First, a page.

A Crown Court judge has been criticised for treating a rape by a teenager as a "childish prank gone wrong".
The youth raped a girl while his friend held her down. They were sentenced at Sheffield Crown Court earlier in 2006.
After admitting rape, the youth, now 17, received a 24-month detention order and his accomplice received an 18-month order for aiding and abetting rape.
The Appeal Court increased the rapist's term to four years and his friend, also 17, received three-and-a-half years.
The Appeal Court judges agreed with submissions made on behalf of the Solicitor-General, Mike O'Brien, that their terms were "unduly lenient".
"The sentencing judge seems to have approached this case as a childish prank gone wrong," said Mrs Justice Hallett, sitting with Mr Justice Silber and Mr Justice Tugendhat. "It was not", she added.
The two teenagers and the victim had gone to the house of another youth in Grimsby late last year and played computer games in his bedroom, the court was told.
The girl said she repeatedly protested when the first student made advances towards her, but he eventually pushed her on the bed and got on top of her while the other two youths were in the room.
She said she tried to get up, but he pulled her jeans down, and told his friend: "Grab her hands and I will give you a fiver".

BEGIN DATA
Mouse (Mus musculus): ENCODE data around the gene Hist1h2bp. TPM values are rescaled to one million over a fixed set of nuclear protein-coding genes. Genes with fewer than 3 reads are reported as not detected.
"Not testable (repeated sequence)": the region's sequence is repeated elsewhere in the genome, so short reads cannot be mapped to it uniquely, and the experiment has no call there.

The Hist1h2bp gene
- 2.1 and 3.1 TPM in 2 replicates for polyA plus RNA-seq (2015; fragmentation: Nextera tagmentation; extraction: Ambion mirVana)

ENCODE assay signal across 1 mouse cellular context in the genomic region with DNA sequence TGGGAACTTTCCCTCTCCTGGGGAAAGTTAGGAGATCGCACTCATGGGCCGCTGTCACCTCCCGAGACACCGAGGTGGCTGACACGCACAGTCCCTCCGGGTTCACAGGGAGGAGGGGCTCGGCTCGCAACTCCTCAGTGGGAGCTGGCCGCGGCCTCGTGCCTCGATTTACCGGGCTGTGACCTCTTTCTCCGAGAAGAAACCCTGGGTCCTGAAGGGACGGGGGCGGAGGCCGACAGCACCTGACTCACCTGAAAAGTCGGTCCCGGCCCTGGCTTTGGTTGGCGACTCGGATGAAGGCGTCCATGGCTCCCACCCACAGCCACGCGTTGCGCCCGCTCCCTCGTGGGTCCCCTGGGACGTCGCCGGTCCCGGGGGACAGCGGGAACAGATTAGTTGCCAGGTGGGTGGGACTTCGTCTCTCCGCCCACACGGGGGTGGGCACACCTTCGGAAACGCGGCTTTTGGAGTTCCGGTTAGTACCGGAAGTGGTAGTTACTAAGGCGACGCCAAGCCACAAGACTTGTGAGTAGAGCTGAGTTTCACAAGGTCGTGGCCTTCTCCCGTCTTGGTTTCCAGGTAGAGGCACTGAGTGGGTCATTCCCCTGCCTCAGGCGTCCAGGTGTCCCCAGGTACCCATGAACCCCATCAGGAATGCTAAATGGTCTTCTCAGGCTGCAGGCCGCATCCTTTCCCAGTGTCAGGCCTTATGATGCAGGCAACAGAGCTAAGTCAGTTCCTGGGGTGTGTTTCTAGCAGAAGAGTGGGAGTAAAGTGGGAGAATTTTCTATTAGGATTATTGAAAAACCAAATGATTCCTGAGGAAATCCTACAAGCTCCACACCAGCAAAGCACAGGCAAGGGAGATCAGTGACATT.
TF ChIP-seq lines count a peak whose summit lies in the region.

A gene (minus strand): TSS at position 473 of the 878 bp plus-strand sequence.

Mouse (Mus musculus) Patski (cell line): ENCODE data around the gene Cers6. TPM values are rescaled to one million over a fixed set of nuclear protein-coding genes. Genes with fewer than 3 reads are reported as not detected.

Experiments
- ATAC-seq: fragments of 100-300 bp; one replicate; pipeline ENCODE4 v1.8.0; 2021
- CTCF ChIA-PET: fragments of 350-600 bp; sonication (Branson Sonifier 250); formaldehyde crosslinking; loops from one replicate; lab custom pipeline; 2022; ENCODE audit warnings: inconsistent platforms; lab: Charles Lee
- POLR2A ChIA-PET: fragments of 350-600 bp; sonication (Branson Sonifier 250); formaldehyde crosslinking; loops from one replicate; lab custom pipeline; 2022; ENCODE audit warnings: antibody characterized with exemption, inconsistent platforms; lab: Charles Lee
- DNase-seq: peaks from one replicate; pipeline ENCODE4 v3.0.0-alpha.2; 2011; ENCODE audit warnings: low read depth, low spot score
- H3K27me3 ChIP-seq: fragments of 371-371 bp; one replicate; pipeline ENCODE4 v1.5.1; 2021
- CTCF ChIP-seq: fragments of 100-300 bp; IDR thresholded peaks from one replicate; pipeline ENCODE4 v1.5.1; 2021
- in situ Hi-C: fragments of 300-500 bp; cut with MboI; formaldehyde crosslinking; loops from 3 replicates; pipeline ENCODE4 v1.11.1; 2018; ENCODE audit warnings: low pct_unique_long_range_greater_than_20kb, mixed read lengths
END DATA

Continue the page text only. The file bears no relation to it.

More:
Mrs Justice Hallett said the youth then did so, meaning the girl was unable to defend herself.
The victim said she kept asking them to stop, but the youth holding her hands said: "I can't, I am being paid".
"She felt the offence of rape had ruined her life," Mrs Justice Hallett said.
"Had the judge had the benefit of a victim impact statement, he might have appreciated that the offence was more serious than he seems to have thought."
Mrs Justice Hallett said that in Judge Bullimore's sentencing remarks he spoke of the effect on the offenders and their families, but made no reference to the lasting consequences on the victim or her family.
"That was, in our judgment, unfortunate to say the least," she said.
"Whether or not the victim impact statement was available to him, it should have been glaringly obvious that a 16-year-old girl raped in those circumstances was going to suffer long-term and grave consequences.
Both offenders were said to be immature and naive, and both came from loving and supportive families.
Mrs Justice Hallett said the case was not a childish prank gone wrong, but the calculated rape of a young girl, in the presence of three young men, despite her protests.
"In our view, this was a very serious offence and one - whatever their ages - which merited a substantial period of detention."
She said the Appeal Court could not understand Judge Bullimore's observations that "in some circumstances" he might have imposed a non-custodial sentence on the youth who held down her hands.
Nor did they understand why Judge Bullimore said he could "understand" why that youth had not pleaded guilty - a situation, Mrs Justice Hallett said, which forced the victim to relive her ordeal in the witness box.